New trend sees pensioners upsize their homes to avoid falling foul of asset test

Oct 30, 2019
It has been claimed that - rather than downsizing - pensioners are throwing their cash into larger properties instead. Source: Getty.

It’s not uncommon for older Australians to downsize in later life, choosing to swap large family homes, perhaps with a garden and several storeys, for something cheaper and more manageable. However a new trend has apparently emerged across the country, with retirees opting to buy even larger homes instead or throwing tens of thousands of dollars into renovation projects.

The trend of ‘upsizing’ sees older Aussies choosing to invest their financial assets more heavily into property, buying bigger, more pricey homes as a way of making the funds exempt from the age pension asset test. The reason for doing so is that an individual’s primary residence is taken out of the equation when their eligibility for the Age Pension is assessed.

Sometimes dubbed the “last great loophole”, the Australian government does not count the home you live in, and up to two surrounding hectares of land, when assessing your eligibility for the pension. It doesn’t matter whether you own a one-bedroom unit or a waterfront mansion, they’re exempt all the same. However the issue often sparks debate about the fairness of the current pension system.

Discussing the trend in part four of The Australian’s ‘On the Fence’ podcast, financial planner Heidi Schwegler said that it stemmed for people feeling entitled to fortnightly pension payments. She said: “[People] feel as though it is their right, I will crawl over hot coals to get $1 of pension and if that means I have to sell my home and buy a more expensive home, then I will.”

While fellow panellist Ian Yates, from the Council on the Ageing, added that some pensioners firmly believe that valuable houses should affect a person’s eligibility for the fortnightly payments, while criticising the tax system for encouraging people to invest the bulk of their money in property, rather than investing in their retirement income.

“People will say I’ve got an ­average kind of home, I’ve got my fin­ancial assets, and I don’t get the pension or only a little bit,” he said. “And my mate who’s worth exactly the same but invested heavily in the house, he’s getting a full Age Pension. That’s not fair.”

Earlier this week pension experts suggested that people’s postcodes should be used to work out a person’s eligibility for the pension, in a bid to even out what they say is an unfair system that allows older Australians with million-dollar houses to receive the full entitlement of $933.40 per fortnight.

Anthony Asher, an actuary and associate professor at the University of New South Wales, came up with a concept that would see the median value of homes in a given postcode used to determine what proportion of a property’s value was assessed in Centrelink’s assets test.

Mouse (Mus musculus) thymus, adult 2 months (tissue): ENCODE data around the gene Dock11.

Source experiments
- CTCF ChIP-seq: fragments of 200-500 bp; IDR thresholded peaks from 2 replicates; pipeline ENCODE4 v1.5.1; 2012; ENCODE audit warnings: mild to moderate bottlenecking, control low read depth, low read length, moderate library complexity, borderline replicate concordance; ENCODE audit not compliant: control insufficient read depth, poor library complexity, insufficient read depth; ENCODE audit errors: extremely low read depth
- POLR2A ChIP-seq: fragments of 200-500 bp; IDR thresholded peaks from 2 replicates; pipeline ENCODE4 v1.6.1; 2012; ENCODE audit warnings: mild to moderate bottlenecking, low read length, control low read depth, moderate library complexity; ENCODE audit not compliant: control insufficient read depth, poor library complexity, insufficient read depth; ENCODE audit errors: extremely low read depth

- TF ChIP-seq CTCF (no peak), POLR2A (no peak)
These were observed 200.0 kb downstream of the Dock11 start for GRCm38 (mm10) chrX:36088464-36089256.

“It’s hardly fair,” Asher wrote in a piece published by The Conversation. “It encourages retirees with homes to stash more and more of their assets into them in order to get the pension (and pass something valuable on to their children. Retirees with lesser assets miss out and have to rent.”

It’s the latest in what’s likely to be a long-running series of suggestions for reforming the Australian retirement income system, amid a Treasury review that will examine the three pillars of retirement income: the pension, compulsory superannuation and voluntary savings.

The Australian’s Economics Editor Adam Creighton also discussed the emotional and financial aspects of downsizing on the latest edition of the podcast and spoke to real-life downsizer Gabrielle, who traded her five-bedroom home for a two-bedroom apartment in 2017 – and has never looked back.

“The biggest psychological challenge was leaving all of the memories behind,” Gabrielle, who downsized in 2017, told the podcast. “I had my children grow up there, I had a long and happy marriage with my husband, who then sadly passed away while I was still in the house. The emotional part of it was making the break.”

She added: “If somebody would have told me five years ago that from living in a leafy, quiet suburban big home, I shall move into a noisy city multi-apartment building, I would have said, ‘You must be joking. I’ll never do that.’ And yet here I am. I made that step and I couldn’t be happier.”

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